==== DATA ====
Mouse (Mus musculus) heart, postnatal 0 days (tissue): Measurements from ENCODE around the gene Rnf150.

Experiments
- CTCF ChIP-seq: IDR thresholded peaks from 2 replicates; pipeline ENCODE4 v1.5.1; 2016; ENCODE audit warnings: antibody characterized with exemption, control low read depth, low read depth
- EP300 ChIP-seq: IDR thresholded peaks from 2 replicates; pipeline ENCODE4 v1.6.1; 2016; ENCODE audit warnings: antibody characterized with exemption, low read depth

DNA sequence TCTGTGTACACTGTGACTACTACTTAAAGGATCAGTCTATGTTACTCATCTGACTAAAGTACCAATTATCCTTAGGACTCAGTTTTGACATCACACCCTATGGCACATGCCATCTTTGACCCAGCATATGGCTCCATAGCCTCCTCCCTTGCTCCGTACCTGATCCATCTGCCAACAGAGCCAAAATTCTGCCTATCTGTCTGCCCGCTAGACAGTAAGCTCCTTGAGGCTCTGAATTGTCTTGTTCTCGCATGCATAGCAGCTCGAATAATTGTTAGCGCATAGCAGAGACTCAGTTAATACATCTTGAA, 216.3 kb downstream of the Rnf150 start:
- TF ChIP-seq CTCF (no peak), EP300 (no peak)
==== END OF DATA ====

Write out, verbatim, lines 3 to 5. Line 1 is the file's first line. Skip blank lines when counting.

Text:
- CTCF ChIP-seq: IDR thresholded peaks from 2 replicates; pipeline ENCODE4 v1.5.1; 2016; ENCODE audit warnings: antibody characterized with exemption, control low read depth, low read depth
- EP300 ChIP-seq: IDR thresholded peaks from 2 replicates; pipeline ENCODE4 v1.6.1; 2016; ENCODE audit warnings: antibody characterized with exemption, low read depth

DNA sequence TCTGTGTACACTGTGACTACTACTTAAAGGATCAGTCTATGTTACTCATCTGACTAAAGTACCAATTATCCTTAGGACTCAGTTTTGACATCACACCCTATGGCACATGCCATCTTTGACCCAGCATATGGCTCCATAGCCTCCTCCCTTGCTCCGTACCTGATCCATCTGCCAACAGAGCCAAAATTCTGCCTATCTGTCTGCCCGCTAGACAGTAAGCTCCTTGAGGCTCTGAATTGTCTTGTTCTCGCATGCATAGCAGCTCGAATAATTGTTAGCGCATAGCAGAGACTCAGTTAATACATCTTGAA, 216.3 kb downstream of the Rnf150 start: